Hardly anyone enjoys paying taxes. It’s easy to see why: when you pay money out, you want something back. But, by definition, those individuals paying tax have no personal claim to anything in return, leading many to believe that there is nothing in it for them when they pay taxes to the government.
When a country’s tax system fails to offer the protection that it should, the wealthy look around for more stable environments
At the turn of the 20th century, Oliver Wendell Holmes Jr, an associate justice of the US Supreme Court, said: “I like to pay taxes. With them, I buy civilisation.” Holmes enjoyed popular support for his pragmatism and distinctive language. His quote is as illuminating today as it was then, clearly demonstrating that individual taxpayers in modern countries actually do get something back. According to Holmes, paying taxes is about paying for everything we appreciate about living in a civilised world.
The social dividend
Today, taxes in various countries pay for energy grids, roads, schools, public administration and sometimes a basic telecommunications service or certain social services. They also pay for the police force that keeps us safe. But how did this agreement between the state and its citizens first arise?
At the beginning of the modern age, philosopher Thomas Hobbes opposed the accepted natural order that governed the ‘God-ordained’ relationship between rulers and their subjects. He was convinced that this order was also based on a more earthly reason: when people lack an authority above them, they become mistrustful. And because a ruler guarantees the observation of a common set of rules, they create trust among people. So, according to Hobbes, our taxes do not merely pay for tangible infrastructure, but help shape the very foundation of society.
Essentially, taxes are our investment in society and in its rules. This results in an interesting contradiction: we accept restrictions for us as individuals, but still gain freedom from this order. Complex transactional systems in which states flourish and economic activity blooms can only succeed if their participants trust that everyone is playing by the same rules. That applies to money especially, and to more besides.
Compared with other countries, Liechtenstein has a unique approach to taxation. It does not fund its public spending at the expense of future generations – instead, the state has balanced its books for many years. The country’s entire spending is paid for by tax – most recently amounting to some CHF 800m ($790m) each year – along with other state revenues. And as a modern country, it lives up to its responsibilities; the United Nations confirms that Liechtenstein is one of the world’s most highly developed nations.
of Liechtenstein’s GVA is produced by industry
of Liechtenstein’s GVA is produced by general services
of Liechtenstein’s GVA is produced by financial services
Liechtenstein has established an excellent reputation as a place to do business. A diversified, mostly export-orientated economy has developed alongside confidence in a reliable, liberal economic order – a key component of which is a competitive tax system. Following a complete overhaul of the system in 2011, Liechtenstein’s businesses, wealth structures and private individuals have benefitted from attractive conditions, which are simultaneously compatible with both international and European law.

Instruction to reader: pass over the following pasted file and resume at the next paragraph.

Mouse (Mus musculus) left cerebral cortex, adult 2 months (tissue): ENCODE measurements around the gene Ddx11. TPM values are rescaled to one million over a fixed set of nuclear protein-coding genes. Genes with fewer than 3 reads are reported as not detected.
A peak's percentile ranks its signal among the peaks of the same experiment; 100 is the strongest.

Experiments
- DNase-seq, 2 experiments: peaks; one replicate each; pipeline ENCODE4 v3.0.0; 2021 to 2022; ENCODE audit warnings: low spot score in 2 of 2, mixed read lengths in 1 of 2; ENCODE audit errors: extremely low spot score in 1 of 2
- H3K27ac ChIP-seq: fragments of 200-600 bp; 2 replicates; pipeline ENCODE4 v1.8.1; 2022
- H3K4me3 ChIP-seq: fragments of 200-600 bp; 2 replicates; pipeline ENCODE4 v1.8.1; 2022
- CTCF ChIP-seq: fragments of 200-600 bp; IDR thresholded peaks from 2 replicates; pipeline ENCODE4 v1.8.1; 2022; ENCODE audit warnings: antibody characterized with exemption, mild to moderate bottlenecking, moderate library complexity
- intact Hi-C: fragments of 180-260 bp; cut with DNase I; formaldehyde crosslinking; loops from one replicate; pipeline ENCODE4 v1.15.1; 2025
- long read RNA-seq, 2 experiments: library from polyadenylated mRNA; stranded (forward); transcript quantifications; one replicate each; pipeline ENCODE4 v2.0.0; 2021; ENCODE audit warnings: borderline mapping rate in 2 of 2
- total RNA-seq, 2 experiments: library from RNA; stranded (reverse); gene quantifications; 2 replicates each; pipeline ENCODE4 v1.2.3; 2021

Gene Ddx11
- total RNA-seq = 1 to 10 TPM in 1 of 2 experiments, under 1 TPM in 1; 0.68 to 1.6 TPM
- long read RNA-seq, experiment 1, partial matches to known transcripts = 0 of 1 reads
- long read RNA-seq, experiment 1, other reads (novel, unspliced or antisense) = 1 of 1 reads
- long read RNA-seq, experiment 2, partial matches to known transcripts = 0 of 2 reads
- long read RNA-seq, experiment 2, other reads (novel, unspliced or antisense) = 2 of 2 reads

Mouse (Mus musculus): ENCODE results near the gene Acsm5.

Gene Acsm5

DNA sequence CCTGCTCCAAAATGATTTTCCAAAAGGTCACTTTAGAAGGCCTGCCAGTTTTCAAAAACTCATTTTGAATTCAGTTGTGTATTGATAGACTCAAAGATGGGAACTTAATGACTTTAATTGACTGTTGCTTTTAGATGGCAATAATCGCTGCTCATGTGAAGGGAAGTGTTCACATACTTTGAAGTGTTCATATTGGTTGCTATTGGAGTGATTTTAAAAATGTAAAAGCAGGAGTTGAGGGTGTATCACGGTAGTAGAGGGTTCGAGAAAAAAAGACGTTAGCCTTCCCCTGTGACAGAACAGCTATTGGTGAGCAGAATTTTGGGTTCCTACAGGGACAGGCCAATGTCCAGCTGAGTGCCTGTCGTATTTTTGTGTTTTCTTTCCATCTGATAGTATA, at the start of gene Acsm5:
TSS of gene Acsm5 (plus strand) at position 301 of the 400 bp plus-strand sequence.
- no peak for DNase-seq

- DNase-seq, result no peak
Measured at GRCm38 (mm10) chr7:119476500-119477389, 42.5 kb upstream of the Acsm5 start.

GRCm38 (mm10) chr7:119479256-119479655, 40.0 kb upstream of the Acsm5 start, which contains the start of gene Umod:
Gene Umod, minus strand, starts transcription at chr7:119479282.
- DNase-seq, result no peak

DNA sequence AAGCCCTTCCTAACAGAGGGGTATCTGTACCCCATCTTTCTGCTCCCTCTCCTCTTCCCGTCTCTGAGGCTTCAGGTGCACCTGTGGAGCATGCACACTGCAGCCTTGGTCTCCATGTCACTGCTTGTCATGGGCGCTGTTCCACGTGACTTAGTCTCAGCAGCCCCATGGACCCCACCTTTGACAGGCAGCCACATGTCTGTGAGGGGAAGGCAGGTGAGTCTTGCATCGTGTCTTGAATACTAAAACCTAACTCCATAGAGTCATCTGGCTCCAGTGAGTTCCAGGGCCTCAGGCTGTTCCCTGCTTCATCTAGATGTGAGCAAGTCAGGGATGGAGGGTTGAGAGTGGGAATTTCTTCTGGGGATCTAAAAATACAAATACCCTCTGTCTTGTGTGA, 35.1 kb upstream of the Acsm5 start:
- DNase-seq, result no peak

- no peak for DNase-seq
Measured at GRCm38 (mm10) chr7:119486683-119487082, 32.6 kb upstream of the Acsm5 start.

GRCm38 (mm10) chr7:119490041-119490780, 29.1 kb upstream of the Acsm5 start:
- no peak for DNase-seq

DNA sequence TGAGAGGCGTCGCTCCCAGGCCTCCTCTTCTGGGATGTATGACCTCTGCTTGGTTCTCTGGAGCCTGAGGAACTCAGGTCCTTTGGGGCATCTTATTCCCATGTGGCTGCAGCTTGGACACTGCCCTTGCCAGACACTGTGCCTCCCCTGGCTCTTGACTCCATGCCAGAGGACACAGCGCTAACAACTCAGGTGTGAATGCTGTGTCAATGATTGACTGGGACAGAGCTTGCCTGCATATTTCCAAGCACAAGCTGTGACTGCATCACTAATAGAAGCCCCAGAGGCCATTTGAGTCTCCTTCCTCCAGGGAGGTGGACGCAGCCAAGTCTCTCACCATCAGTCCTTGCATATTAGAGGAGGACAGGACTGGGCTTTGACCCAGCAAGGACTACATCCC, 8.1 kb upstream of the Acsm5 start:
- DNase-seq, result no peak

The Liechtenstein financial market is often the poster child for the country’s economy. Innovative, filled with award-winning companies and boasting a fantastic international network, it plays a truly significant role. Profiting from a sound state financial position, it also has a particularly unique selling point: investors seeking to combine the stability of the Swiss franc with the investment opportunities of the European Economic Area find ideal conditions in the principality.
Despite the financial sector’s qualities, however, the most important area of Liechtenstein’s economy is its industry. From small, niche businesses to global corporations, industry produces the lion’s share (40 percent) of the country’s gross value added. This compares with 24 percent from financial services and 28 percent from general services. It is evident, therefore, that Liechtenstein’s environment is beneficial to businesses from many different sectors.
It takes a great deal of courage to completely overhaul the tax system like Liechtenstein did, and other countries are less keen. Many attempts to unpick Byzantine tax structures and put in place new, more practicable solutions often fail. When it comes to tax matters, historical baggage can result in strange effects: for instance, sales of cowboy boots in Texas are tax-free, while other shoes are taxed at the standard rate. And in Germany, drinkers of sparkling wine have paid for the privilege through a specific luxury tax since 1902. Levied originally to fund defence spending, the tax was scrapped temporarily but then reintroduced, and still applies today. Regardless of whether any of these individual measures are sensible or not, every additional tax increases the complexity of the system as a whole.